Prague, April 1 (CTK) – Being an anti-Zeman cannot be a programme, but it is a significant added value, Jaroslav Veis writes in daily Lidove noviny (LN) Saturday when commenting on former Czech Science Academy head Jiri Drahos’s announcement that he will be running against President Milos Zeman in 2018.
Veis writes that an anti-Zeman is nothing but a symbol, into which a significant part of the public projects its fatigue and disgust with Zeman’s first four years of presidency, which ends next year.
Zeman’S powers are minimal. But he annoys many people with his offending everyone who does not say “yes” to everything he says, his contempt for opinion opponents, malevolence, self-complacency, unwillingness to self-reflection and a tendency to lie, Veis writes.
He writes that from this point of view, the fact that Zeman, 72, will be defending presidency, can be an advantage for Drahos, 68.
The fact that the group of those who voted for Zeman in the first direct election in 2013 and who may change their mind minimally for aesthetic reasons in 2018 need not be negligible, Veis writes.
He writes that those who say that Drahos joined the presidential campaign without any publicity in his hometown, Jablunkov, far in north-east Moravia, on Tuesday, are not right.
When he launched his book interview Science of Life in the Academy of Sciences at the end of February, he actually presented one of the instruments of his election campaign, Veis writes.
One day after he announced his candidacy, weekly Reflex published a carefully prepared candidate’s interview. The choice of Reflex also proves Drahos is carefully preparing for the campaign, Veis writes.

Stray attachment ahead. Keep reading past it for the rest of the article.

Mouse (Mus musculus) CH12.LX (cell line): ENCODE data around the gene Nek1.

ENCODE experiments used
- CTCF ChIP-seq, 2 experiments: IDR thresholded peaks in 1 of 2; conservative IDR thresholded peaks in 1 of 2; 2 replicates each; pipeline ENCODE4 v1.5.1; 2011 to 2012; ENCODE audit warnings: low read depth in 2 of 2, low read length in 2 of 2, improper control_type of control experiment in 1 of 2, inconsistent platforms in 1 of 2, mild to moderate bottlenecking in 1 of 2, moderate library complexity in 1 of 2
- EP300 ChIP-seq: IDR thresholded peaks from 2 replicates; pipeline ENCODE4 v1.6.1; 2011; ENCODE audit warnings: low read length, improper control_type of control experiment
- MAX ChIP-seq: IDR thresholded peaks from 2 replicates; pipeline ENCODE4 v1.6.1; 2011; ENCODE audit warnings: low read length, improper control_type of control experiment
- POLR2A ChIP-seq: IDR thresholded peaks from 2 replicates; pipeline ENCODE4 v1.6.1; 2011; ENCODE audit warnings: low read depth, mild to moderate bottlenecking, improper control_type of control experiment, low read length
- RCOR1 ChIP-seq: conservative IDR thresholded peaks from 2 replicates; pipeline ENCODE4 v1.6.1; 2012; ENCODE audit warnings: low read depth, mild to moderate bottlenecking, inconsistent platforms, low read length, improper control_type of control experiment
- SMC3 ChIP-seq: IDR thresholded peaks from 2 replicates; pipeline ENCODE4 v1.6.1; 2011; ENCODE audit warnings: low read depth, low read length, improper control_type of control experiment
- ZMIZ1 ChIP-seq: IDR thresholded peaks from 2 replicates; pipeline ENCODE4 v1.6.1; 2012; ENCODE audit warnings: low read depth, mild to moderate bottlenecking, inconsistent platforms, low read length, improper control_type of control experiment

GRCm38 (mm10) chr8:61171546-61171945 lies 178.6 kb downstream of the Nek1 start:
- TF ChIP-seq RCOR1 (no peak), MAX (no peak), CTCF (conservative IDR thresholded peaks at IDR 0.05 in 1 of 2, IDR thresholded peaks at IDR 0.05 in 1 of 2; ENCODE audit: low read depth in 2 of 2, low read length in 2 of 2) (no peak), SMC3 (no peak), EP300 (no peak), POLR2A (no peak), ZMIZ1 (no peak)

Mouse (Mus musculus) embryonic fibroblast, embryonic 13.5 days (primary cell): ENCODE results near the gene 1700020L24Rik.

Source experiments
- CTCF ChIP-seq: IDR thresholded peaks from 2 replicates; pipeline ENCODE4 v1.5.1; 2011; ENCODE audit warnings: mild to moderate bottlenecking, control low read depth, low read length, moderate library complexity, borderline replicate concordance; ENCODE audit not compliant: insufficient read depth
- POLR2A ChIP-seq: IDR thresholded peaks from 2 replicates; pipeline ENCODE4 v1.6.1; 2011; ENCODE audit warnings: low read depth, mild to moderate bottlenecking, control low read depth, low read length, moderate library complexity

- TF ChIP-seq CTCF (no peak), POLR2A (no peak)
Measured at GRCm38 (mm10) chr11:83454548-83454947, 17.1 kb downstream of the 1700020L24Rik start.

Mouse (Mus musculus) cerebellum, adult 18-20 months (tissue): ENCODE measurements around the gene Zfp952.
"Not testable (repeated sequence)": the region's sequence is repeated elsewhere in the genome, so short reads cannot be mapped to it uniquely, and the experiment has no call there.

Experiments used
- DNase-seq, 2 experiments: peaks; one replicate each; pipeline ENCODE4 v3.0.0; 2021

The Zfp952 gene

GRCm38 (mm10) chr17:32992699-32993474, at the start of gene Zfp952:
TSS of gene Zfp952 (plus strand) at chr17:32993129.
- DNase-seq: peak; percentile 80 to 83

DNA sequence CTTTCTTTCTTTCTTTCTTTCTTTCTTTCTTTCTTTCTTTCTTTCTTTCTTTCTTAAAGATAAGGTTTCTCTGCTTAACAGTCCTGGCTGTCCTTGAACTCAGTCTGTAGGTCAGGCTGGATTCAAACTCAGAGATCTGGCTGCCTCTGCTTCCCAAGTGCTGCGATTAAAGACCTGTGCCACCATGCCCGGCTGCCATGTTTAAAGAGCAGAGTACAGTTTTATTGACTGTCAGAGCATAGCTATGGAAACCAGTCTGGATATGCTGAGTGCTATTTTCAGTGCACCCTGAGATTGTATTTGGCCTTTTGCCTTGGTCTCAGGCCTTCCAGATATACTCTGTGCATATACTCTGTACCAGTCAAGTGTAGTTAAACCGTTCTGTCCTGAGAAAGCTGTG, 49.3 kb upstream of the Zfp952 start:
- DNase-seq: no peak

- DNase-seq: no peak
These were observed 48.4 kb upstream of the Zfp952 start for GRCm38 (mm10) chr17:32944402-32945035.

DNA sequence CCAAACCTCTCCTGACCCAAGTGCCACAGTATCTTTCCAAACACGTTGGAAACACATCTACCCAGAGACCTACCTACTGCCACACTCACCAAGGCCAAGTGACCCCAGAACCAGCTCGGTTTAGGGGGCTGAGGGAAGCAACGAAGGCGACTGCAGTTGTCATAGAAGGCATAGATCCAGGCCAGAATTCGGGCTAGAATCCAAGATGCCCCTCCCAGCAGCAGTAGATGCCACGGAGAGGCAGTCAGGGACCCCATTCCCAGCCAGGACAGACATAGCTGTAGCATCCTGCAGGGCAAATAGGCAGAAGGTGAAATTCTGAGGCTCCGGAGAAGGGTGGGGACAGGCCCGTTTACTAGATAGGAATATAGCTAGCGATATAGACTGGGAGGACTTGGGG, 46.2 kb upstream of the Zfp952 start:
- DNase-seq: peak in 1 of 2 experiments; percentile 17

He writes that Reflex, which is one of the three relevant Czech weeklies from the point of view of opinions, is published in the highest number of copies, it moves on the edge between a political-analytical and lifestyle magazine, between serious and tabloid media, in which a lover of quality culture as well as a Europhobe, an anti-communist as well a promoter of the anti-migrant sentiment will find something for themselves.
The Respekt weekly is too closely connected with Prague intellectuals and Tyden overtly supports Zeman, Veis writes.
In the Reflex interview, Drahos in fact talked to all, Veis writes.
“We belong in Europe and nowhere else…I consider NATO membership unchallengeable…We must stand up to migration…together with all states of the European Union…We must not allow our values to be threatened either by those who are coming in or by those who already live in Europe…,” Veis quotes Drahos as saying in Reflex.
Drahos said he would have problem with communists in the government, it is unacceptable for him that the Czech president should say in China that he is going there to learn how to stabilise society (which Zeman said) and that he negotiated with politicians, but he never kowtowed to them, Veis writes.
He writes that Drahos shows that he can also be folksy when he says that he will open Prague Castle, the presidential seat, to people by removing Zeman’s nonsensical door frame metal detectors and by opening the spaces that have been shut until now.
Veis writes that Drahos’s choice of people for his election campaign team and possibly for his aides if elected will be important.
The people with whom Zeman surrounds himself are a factor that burdens his image the most, Veis writes.
He writes that Drahos, who was managing science in the past decade, is definitely more judicious in this respect than politician Zeman, bound by services and counter-services.